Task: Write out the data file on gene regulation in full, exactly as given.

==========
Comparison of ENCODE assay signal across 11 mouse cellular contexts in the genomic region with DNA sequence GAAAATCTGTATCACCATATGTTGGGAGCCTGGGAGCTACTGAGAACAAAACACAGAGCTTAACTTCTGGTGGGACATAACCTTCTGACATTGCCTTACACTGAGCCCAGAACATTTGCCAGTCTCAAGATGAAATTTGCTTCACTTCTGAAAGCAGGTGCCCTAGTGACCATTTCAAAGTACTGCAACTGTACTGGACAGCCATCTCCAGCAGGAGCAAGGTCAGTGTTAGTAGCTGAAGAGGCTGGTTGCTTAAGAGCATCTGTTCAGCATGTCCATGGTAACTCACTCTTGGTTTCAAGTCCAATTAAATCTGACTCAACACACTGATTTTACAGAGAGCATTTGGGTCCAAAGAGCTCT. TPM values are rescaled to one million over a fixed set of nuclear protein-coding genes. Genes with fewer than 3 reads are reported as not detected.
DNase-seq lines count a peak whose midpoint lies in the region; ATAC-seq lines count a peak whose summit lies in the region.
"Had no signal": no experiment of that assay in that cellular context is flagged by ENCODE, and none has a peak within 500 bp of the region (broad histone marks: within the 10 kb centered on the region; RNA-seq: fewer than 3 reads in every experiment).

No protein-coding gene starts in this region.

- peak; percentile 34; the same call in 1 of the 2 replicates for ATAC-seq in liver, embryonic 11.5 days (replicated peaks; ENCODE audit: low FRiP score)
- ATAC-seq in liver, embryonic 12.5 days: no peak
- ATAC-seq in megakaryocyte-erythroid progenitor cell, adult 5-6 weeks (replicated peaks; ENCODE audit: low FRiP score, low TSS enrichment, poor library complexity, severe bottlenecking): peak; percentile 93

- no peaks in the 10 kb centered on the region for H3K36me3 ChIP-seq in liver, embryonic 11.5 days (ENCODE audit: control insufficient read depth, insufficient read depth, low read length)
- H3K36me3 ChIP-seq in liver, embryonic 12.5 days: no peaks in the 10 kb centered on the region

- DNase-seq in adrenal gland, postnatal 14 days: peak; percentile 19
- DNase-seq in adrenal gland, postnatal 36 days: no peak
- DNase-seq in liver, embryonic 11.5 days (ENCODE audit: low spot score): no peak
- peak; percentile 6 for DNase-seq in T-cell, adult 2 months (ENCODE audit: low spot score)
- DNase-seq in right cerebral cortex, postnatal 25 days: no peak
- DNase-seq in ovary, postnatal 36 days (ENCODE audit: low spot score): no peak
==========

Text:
Comparison of ENCODE assay signal across 11 mouse cellular contexts in the genomic region with DNA sequence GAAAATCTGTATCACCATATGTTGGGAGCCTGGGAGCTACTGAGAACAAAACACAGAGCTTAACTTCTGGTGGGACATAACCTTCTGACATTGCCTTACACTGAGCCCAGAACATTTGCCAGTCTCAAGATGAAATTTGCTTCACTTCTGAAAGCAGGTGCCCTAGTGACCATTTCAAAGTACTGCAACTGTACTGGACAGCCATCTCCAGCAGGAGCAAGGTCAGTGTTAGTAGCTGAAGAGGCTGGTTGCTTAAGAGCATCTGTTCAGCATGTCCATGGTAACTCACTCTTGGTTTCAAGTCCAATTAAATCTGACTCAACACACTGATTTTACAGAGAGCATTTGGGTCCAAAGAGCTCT. TPM values are rescaled to one million over a fixed set of nuclear protein-coding genes. Genes with fewer than 3 reads are reported as not detected.
DNase-seq lines count a peak whose midpoint lies in the region; ATAC-seq lines count a peak whose summit lies in the region.
"Had no signal": no experiment of that assay in that cellular context is flagged by ENCODE, and none has a peak within 500 bp of the region (broad histone marks: within the 10 kb centered on the region; RNA-seq: fewer than 3 reads in every experiment).

No protein-coding gene starts in this region.

- peak; percentile 34; the same call in 1 of the 2 replicates for ATAC-seq in liver, embryonic 11.5 days (replicated peaks; ENCODE audit: low FRiP score)
- ATAC-seq in liver, embryonic 12.5 days: no peak
- ATAC-seq in megakaryocyte-erythroid progenitor cell, adult 5-6 weeks (replicated peaks; ENCODE audit: low FRiP score, low TSS enrichment, poor library complexity, severe bottlenecking): peak; percentile 93

- no peaks in the 10 kb centered on the region for H3K36me3 ChIP-seq in liver, embryonic 11.5 days (ENCODE audit: control insufficient read depth, insufficient read depth, low read length)
- H3K36me3 ChIP-seq in liver, embryonic 12.5 days: no peaks in the 10 kb centered on the region

- DNase-seq in adrenal gland, postnatal 14 days: peak; percentile 19
- DNase-seq in adrenal gland, postnatal 36 days: no peak
- DNase-seq in liver, embryonic 11.5 days (ENCODE audit: low spot score): no peak
- peak; percentile 6 for DNase-seq in T-cell, adult 2 months (ENCODE audit: low spot score)
- DNase-seq in right cerebral cortex, postnatal 25 days: no peak
- DNase-seq in ovary, postnatal 36 days (ENCODE audit: low spot score): no peak